A problem with greenhouse theories, whether steady-state or transient, is locating the CO2 and water today. The masses of CO2 and H2O ices at the surface of Mars (Table 1) have been measured with good precision from the topography of the polar caps and from ice-penetrating radar, which can distinguish water ice from CO2 ice. Uncertainty in the mass arises from the other ice reservoirs. The large areas down to 45° latitude in both hemispheres are soils with 35–50% permafrost by mass47. The thickness of the permafrost soils is unknown, but it is at least 1 m. A similar problem exists for CO2. The CO2 in the atmosphere is about equal to the CO2 in the ice caps, and together they make up the CO2 total shown in Table 1. There may be buried carbonates on Mars, although they are not plentiful at the surface34. And there may be buried CO2 frost, although it is much more volatile than water and is more likely to sublimate into the atmosphere. As a fraction of the planet's mass, the known amount of CO2 is much less than that of Venus and Earth.
Escape to space is a possibility. Mars is a small planet with a relatively low gravitational binding energy. It lacks a global magnetic field to protect its atmosphere from solar wind. A range of escape processes — Jeans (thermal) escape, hydrodynamic escape, photodissociative escape and stripping by solar wind — might have combined to drive off the massive amounts of CO2 and H2O postulated for the early Martian climate. The MAVEN spacecraft, which is currently in orbit around Mars, is dedicated to studying these processes as they operate today48,49. Observations of Mars-sized exoplanets are still very rare50 and the characterization of their atmospheres and surfaces is not yet possible, but future developments in exoplanet research will perhaps give us an ensemble of Mars-like planets in various stages of evolution, which may indicate what happened on our Mars long ago.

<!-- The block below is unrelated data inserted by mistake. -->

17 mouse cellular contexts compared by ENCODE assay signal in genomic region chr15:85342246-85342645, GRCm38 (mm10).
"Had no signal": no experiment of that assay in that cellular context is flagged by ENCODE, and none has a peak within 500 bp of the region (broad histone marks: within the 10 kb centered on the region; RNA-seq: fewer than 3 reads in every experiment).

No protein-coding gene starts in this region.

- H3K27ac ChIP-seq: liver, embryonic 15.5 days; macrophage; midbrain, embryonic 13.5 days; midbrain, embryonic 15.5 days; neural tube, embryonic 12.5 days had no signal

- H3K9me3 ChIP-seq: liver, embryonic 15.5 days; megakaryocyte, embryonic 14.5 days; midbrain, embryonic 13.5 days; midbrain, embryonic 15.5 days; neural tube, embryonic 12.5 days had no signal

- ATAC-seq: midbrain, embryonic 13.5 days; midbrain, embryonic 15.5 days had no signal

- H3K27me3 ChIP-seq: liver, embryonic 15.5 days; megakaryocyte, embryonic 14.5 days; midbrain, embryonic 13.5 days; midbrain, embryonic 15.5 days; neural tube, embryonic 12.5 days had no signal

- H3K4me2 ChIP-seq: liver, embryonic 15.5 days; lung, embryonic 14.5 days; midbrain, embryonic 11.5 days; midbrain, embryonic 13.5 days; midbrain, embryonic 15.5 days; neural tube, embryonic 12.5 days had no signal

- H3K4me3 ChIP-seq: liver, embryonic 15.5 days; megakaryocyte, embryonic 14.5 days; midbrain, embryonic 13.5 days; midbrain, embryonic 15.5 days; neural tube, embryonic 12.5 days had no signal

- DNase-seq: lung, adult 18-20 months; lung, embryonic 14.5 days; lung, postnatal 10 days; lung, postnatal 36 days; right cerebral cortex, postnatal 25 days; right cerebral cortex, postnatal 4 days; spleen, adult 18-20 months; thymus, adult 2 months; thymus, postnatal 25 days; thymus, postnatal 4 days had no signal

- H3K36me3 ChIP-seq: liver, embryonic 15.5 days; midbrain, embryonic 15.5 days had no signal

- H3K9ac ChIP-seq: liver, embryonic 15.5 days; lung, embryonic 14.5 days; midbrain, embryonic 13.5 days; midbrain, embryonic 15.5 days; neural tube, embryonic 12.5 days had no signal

Water on Jupiter and the Juno spacecraft
Measuring the global abundance of water and its spatial distribution is a prime objective of the Juno mission, which is currently orbiting Jupiter. The first results of the Juno mission are being prepared for publication. Here we review some of the basic questions that the mission is addressing. Water is important for understanding Jupiter's internal structure, it is vital for meteorology as a source of latent heat and power for storms, and it may have played a role in delivering other volatiles to Jupiter and spreading them around the Solar System. The Galileo probe found that Jupiter is enriched in the volatile elements C, N, S, Ar, Kr and Xe, relative to solar element-to-H ratios51,
First, the helium is somewhat depleted; that is, its enrichment factor is less than 1. This has been explained54 as a result of helium rain in the metallic hydrogen interior of Jupiter. As the planet cools, the helium condenses and falls towards the centre. Since the atmosphere is well-mixed by convection, helium is also depleted in the atmosphere. The helium raindrops are thought to remove neon, which would account for its very low enrichment factor in the atmosphere. The second surprise is the similarity of the enrichment factors for C, N, S, Ar, Kr and Xe, which fall in the range of 2.1–4.9. How all of these elements, with their different chemistries and different degrees of volatility, could be enriched by similar factors is a major puzzle.